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Udacity CS253 Web Application Engineering

Udacity CS253: Web Application Engineering – A Dropout’s Review

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This week thousands(?) of online students will be finishing Udacity’s CS253 Web Application Engineering course by building a wiki for the blog they have created. Unfortunately I will not be one of them. The course was run by Reddit co-founder Steve Huffman and involved coding a blog in Python using Google App Engine. I was hesitant about signing up because of the amount of time I had needed each week to complete CS101: Building A Search Engine. Udacity however, changed their homework grading policy from one with hard deadlines to a system where you can make as many submissions as it takes to get it right (even after the solution video is posted). This policy change was what prompted me to try another course.

There were a couple of other choices in subjects: CS212 Design of Computer Programs and CS262 Programming Languages but Web Application Engineering looked the most interesting because I wanted to learn how a website interacted with it’s database. All three courses had the same prerequisite: ‘previous programming experience, comparable to what is covered by the Udacity CS101 course’. So I thought I would be fine.

I was wrong.

I survived the first couple of weeks homework assignments since they just involved installing Google App Engine and coding a web form. The following weeks homework assignment however, was this:

Unit 2 Homework: Build a blog. Front page that lists entries, Form to submit new entries, Permalink page for entries.

The first instuctor comment for this homework was, “There are a few things I didn’t cover in the lecture that will be helpful for this homework. Links to this material can be found here.” This was a huge jump from CS101 which often provided code to build upon in homework questions – not a blank slate like this – and the lectures always covered everything needed to complete the homework assignments. This prompted me to search the forums to see if anyone else was feeling in over their head. I found this thread where students discussed what the real prerequisites were for the course. What I concluded was that I would have to do a lot of my own learning of Python in order to complete the homework assignments each week. Even a relaxed homework grading policy wasn’t going to help me with the amount of time I would have to dedicate to keep up.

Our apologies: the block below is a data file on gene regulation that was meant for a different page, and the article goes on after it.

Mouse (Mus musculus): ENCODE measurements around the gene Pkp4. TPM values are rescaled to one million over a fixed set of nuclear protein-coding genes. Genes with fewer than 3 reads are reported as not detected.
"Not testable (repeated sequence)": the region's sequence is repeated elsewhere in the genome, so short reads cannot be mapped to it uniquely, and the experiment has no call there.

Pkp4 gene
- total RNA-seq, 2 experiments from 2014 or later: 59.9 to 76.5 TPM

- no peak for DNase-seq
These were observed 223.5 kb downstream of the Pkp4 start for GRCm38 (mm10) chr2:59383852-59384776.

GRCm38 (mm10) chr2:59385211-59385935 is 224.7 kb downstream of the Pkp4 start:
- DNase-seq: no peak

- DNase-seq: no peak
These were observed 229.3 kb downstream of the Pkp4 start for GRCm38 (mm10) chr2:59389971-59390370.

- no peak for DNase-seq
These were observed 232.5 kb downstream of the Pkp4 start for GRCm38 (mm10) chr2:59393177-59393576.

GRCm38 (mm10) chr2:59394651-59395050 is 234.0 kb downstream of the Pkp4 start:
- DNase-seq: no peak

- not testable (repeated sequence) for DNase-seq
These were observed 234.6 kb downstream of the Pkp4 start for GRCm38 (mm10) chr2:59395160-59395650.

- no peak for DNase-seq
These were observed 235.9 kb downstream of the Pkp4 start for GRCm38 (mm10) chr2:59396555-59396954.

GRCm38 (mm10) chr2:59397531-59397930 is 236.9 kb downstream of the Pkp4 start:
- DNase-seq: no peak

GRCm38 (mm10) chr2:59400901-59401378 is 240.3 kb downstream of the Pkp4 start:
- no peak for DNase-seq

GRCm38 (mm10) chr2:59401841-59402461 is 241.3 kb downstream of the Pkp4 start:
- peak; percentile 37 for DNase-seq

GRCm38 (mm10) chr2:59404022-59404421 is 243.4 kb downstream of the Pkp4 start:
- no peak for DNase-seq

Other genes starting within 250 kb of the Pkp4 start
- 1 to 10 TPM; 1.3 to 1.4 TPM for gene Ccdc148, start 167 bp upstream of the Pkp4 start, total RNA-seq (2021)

This realisation forced me to consider my programming goals. With four kids under 12, I have limited time to study! I need to make sure the time I do spend studying is in line with what I’d like to achieve which is: learning javascript to improve my web design skills and learning iPhone development. So instead of spending hours going over the Python documentation, I bought an e-book, “Objective-C Programming: The Big Nerd Ranch Guide“. In the last three weeks I’ve managed to work through over 1/2 of the book. I miss the video tutorials and the weekly ‘deadlines’ and am frustrated by the fact that the book provides a ‘Challenge Question’ at the end of each chapter without a solution, but at least I’m spending my small amount of study time working towards my end goal.

 

  • Michle John

    Thanks, these web application detail is  useful and also appreciate you.
    http://www.tutorspoint.com/

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  • Alessandro Martin

    The course is excellent, I managed to complete it and yes, Homework 3 was kinda bumpy since some of the requirements hadn’t been discussed thoroughly, but overall I learned A LOT about GAE, Python and programming (web and non web) in general.

    • http://debbieteakle.com Debbie Teakle

      Congratulations Alessandro! I’m glad to hear you finished the course. Did you have any prior programming experience other than CS101? Do you think if I had stuck with it I could have finished the course or would I have needed more programming experience?

      • Alessandro Martin

        Hi there and sorry for the delay. I am an amateur and I don’t have much practical experience, but I read many books on CS and programming (Java, Csharp, C++, Python, etc) so most of the stuff on CS101 I already knew it but I took it anyway because I liked the hands-on approach. The actual programming in CS253 is fairly easy IMO, the difficulty was mostly learning about the web framework. Personally I think it’s worth trying to finish it even if you are limited to just CS101 in knowledge, so I suggest you to give it another shot.

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